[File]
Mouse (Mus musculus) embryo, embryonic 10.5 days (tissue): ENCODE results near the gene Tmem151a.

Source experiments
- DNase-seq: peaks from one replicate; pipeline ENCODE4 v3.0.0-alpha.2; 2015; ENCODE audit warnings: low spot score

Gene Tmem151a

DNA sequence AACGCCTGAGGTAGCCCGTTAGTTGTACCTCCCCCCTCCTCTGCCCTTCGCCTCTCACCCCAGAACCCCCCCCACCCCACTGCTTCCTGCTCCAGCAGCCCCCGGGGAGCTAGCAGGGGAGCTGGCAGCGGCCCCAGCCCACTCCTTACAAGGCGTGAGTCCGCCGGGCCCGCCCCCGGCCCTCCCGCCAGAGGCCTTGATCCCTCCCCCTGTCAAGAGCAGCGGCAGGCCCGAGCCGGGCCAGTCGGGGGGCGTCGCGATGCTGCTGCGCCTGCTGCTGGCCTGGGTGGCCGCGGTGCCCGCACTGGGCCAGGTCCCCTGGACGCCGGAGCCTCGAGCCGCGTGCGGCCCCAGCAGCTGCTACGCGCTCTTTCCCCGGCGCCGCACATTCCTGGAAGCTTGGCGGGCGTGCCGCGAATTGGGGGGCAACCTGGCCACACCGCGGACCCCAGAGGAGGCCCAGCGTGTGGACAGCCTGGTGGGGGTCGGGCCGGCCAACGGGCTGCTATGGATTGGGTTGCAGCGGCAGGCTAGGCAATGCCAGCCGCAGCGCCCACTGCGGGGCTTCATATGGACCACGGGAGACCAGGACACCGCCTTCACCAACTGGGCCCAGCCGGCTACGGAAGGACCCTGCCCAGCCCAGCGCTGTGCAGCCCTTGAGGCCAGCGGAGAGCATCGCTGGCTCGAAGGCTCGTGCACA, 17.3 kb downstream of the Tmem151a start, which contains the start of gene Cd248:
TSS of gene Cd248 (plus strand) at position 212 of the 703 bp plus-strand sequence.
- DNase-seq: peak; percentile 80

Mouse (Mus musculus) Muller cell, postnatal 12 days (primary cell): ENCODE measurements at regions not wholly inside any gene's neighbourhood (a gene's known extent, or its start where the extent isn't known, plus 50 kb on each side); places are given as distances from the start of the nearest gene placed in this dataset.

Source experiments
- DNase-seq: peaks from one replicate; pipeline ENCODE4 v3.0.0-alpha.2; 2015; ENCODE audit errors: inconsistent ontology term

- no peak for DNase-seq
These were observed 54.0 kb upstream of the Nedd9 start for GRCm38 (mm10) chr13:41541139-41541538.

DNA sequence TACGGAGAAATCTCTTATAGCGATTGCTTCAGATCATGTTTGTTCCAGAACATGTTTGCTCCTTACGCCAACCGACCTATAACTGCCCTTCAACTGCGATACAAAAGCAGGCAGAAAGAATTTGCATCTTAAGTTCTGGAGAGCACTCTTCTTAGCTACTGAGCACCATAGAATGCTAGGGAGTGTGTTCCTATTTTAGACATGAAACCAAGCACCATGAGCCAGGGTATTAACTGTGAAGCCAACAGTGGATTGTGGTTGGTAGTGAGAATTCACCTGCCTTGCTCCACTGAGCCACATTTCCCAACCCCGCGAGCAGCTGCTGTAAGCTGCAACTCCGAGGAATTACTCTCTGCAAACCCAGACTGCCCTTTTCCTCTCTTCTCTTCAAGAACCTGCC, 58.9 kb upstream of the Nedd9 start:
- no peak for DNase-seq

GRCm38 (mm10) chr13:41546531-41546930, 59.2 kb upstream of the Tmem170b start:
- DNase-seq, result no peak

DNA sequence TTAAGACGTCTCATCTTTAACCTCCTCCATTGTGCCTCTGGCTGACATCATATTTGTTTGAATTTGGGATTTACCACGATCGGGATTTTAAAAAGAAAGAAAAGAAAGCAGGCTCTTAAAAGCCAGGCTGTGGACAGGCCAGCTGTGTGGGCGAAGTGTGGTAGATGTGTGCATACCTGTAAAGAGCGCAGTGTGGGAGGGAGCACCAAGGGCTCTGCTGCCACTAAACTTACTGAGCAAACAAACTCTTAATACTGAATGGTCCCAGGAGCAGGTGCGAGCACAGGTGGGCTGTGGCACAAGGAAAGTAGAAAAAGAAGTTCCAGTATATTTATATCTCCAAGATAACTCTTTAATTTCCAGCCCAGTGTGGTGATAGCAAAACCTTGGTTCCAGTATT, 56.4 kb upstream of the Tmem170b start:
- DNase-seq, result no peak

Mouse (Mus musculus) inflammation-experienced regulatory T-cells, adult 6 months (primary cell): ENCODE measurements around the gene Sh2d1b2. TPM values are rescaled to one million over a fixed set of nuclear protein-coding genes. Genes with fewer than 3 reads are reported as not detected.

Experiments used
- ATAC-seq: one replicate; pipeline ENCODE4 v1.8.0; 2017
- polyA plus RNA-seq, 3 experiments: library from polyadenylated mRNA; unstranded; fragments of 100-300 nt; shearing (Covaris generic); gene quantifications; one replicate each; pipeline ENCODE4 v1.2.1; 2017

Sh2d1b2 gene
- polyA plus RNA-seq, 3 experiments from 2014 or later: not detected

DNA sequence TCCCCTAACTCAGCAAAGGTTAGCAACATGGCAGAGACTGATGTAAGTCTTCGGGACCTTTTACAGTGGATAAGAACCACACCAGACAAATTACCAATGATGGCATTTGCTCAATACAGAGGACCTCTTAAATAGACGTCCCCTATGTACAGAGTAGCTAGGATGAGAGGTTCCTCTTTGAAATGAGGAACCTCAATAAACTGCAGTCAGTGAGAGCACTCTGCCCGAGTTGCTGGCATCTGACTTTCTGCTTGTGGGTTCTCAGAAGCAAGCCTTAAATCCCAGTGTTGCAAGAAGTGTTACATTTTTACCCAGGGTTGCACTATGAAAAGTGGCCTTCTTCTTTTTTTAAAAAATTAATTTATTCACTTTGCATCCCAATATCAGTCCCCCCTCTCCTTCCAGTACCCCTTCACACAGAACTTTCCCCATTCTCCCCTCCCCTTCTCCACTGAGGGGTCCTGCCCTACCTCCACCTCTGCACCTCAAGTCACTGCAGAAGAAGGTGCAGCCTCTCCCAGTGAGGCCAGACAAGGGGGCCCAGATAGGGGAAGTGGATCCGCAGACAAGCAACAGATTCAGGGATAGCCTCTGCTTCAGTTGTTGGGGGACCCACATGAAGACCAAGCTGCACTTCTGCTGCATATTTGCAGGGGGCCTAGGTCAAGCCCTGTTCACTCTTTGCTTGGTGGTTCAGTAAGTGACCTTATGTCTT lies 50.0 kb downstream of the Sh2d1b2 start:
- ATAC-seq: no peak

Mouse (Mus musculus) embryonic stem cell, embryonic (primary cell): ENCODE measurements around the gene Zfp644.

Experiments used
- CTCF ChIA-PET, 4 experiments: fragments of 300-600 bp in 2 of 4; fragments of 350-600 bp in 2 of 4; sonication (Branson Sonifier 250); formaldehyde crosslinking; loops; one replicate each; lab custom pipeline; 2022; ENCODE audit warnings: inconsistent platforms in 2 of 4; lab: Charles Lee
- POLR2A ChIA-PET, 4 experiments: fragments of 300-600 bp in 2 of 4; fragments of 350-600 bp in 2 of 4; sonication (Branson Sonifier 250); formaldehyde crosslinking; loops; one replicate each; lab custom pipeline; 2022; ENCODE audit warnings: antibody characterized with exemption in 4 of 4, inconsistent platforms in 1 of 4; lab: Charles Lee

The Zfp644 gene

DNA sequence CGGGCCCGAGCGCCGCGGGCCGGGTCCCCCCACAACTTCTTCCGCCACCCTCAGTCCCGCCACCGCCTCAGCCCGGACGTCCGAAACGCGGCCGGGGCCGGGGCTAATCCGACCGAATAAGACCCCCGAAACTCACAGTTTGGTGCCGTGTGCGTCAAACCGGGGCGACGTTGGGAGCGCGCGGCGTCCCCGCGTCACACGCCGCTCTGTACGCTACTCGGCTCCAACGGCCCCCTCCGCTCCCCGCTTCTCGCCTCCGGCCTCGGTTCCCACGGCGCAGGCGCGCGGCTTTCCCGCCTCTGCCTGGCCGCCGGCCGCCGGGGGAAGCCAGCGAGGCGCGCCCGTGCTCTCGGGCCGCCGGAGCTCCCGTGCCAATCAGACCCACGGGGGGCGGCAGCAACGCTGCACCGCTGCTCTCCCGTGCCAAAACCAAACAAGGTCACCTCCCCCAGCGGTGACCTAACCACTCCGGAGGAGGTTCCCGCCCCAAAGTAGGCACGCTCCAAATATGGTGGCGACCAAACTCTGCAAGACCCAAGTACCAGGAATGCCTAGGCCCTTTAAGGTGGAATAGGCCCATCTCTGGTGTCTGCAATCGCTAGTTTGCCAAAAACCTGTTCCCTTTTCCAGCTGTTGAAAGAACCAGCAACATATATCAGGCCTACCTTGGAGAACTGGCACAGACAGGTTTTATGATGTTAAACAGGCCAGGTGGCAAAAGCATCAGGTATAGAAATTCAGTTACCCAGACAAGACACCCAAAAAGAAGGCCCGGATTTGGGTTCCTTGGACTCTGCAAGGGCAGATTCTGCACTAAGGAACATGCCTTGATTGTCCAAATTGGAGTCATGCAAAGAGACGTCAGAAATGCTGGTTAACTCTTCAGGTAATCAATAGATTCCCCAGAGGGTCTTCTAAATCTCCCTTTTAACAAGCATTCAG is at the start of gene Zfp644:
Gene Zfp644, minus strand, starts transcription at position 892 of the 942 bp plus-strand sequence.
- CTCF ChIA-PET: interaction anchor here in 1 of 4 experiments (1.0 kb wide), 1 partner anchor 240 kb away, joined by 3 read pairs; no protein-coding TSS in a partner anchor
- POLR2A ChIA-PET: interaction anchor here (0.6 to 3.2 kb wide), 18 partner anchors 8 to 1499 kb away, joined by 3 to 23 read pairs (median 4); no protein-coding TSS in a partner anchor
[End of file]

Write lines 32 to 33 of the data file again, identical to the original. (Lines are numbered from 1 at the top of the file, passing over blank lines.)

DNA sequence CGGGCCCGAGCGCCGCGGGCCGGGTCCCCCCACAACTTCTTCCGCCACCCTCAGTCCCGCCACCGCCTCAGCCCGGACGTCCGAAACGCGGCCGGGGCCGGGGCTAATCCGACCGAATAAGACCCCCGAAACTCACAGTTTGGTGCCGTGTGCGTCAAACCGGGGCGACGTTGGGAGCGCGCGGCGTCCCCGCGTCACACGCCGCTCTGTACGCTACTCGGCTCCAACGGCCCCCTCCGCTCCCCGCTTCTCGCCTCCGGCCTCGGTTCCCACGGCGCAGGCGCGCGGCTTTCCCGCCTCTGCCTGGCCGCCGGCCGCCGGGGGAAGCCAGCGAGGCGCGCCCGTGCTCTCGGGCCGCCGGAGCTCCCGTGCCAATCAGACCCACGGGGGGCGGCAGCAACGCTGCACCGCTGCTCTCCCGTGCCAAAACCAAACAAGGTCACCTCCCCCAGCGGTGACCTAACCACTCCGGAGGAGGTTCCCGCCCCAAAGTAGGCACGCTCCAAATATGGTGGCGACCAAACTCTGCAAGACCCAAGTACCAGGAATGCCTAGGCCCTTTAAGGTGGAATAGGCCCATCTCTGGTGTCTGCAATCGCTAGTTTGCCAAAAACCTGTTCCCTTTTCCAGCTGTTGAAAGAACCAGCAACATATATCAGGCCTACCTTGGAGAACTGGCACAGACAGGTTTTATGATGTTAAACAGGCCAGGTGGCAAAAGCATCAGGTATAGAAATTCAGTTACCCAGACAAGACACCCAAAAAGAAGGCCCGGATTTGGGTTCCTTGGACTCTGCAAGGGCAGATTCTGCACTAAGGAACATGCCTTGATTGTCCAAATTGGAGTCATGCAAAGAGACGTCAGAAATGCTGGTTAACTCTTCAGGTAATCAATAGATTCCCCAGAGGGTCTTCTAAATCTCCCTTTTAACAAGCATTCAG is at the start of gene Zfp644:
Gene Zfp644, minus strand, starts transcription at position 892 of the 942 bp plus-strand sequence.